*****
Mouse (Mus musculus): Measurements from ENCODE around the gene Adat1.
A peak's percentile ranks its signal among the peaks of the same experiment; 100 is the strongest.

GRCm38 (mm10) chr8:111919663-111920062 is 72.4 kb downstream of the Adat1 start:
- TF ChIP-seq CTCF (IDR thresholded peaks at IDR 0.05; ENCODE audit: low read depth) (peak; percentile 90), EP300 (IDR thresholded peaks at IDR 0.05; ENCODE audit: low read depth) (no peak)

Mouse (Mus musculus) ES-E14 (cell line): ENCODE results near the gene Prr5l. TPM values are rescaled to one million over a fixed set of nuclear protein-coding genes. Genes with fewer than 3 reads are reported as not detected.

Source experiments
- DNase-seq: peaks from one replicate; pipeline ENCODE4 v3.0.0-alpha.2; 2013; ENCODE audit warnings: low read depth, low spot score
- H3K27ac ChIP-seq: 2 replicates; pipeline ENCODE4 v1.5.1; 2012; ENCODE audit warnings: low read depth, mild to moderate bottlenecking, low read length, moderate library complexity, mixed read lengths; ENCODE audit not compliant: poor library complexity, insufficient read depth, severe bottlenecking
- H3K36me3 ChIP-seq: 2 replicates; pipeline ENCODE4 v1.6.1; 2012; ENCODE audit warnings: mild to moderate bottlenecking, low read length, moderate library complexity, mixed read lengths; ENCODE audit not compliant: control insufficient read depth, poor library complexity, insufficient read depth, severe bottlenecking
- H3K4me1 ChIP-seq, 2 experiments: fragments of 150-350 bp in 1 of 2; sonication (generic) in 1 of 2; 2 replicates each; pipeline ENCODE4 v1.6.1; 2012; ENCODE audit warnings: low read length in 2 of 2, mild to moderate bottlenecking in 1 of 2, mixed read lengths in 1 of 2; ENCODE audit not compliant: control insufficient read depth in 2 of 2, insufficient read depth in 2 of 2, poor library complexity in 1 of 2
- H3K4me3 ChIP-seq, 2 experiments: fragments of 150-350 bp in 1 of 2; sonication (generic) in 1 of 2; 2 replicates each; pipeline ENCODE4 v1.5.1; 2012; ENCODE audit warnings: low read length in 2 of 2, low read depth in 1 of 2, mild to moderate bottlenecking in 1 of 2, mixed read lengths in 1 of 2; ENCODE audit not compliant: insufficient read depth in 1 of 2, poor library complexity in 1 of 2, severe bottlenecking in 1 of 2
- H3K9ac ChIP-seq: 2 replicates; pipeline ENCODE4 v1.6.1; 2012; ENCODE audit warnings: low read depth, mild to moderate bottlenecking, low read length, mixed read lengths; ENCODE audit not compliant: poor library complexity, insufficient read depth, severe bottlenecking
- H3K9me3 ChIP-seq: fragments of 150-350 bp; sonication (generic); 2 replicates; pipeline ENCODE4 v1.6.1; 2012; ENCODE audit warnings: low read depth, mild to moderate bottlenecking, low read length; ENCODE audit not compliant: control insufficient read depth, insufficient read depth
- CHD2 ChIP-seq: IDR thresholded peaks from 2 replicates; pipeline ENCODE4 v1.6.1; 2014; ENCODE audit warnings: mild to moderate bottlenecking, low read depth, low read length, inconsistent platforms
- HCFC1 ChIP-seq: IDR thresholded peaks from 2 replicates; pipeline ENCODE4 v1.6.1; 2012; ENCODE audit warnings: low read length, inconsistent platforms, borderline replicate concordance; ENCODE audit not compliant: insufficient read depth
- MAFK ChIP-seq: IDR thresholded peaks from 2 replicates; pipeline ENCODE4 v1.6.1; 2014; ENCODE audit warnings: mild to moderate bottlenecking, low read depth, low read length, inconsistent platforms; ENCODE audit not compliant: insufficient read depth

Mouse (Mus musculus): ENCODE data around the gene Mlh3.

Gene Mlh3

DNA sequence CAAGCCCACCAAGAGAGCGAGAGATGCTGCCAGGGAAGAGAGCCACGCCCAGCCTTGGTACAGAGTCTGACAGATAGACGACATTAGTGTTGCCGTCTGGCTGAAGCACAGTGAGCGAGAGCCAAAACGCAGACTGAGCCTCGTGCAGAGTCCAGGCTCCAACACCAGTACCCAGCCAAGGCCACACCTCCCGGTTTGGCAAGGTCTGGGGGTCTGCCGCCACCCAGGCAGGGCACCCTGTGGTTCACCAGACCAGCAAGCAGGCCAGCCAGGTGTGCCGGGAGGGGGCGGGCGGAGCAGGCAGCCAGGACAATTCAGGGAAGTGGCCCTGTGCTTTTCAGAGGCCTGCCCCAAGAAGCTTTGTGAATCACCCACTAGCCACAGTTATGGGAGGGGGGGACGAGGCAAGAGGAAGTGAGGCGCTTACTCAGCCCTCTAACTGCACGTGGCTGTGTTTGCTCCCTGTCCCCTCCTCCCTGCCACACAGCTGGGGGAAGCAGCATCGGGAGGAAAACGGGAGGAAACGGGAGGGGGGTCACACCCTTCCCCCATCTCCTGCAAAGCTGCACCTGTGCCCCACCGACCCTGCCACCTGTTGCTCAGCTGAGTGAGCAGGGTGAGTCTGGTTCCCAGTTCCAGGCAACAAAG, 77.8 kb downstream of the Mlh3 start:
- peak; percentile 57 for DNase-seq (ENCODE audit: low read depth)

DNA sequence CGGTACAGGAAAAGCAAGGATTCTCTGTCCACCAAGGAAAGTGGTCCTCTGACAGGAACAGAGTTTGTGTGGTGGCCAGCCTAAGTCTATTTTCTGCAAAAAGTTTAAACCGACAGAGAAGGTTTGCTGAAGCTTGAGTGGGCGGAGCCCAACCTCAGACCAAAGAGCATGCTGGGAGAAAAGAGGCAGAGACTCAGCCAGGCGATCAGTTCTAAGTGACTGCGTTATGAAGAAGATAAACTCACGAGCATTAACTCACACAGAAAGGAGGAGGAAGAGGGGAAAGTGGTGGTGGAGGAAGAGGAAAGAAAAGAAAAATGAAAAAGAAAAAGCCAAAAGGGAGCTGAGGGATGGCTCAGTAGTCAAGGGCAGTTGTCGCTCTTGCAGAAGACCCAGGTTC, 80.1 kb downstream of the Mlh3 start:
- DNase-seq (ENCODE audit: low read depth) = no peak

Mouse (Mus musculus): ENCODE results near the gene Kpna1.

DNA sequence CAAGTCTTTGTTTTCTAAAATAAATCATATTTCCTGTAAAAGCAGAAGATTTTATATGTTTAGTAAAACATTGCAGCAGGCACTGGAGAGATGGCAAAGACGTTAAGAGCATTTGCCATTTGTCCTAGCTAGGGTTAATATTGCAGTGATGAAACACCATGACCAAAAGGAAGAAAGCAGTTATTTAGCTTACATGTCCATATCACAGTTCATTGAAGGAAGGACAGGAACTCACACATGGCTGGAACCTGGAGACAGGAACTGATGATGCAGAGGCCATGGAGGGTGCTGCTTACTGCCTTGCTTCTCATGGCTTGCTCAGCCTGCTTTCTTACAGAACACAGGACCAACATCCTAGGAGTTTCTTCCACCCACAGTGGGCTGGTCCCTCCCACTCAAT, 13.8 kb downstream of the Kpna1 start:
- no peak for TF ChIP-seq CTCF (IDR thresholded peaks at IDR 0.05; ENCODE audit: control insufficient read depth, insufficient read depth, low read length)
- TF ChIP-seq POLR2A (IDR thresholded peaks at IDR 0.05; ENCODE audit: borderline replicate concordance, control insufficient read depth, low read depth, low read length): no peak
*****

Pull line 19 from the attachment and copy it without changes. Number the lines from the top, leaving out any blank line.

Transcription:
DNA sequence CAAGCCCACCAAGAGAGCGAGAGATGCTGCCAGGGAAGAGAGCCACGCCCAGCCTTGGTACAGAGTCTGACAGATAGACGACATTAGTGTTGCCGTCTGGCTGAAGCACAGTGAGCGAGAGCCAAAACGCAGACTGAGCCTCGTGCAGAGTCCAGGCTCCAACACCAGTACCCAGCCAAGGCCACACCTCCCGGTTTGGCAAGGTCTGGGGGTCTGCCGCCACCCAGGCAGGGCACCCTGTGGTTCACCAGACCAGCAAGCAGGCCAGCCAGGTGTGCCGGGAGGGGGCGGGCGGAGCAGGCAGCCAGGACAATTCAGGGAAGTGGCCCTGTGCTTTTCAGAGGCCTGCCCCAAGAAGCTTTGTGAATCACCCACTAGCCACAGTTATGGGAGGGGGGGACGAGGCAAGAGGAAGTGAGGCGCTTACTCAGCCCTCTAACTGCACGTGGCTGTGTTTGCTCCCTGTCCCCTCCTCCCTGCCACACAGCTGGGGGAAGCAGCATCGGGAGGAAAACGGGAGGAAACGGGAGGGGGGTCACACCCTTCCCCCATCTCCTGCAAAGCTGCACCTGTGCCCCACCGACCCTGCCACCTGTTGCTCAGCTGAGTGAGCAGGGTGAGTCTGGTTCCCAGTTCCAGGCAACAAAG, 77.8 kb downstream of the Mlh3 start: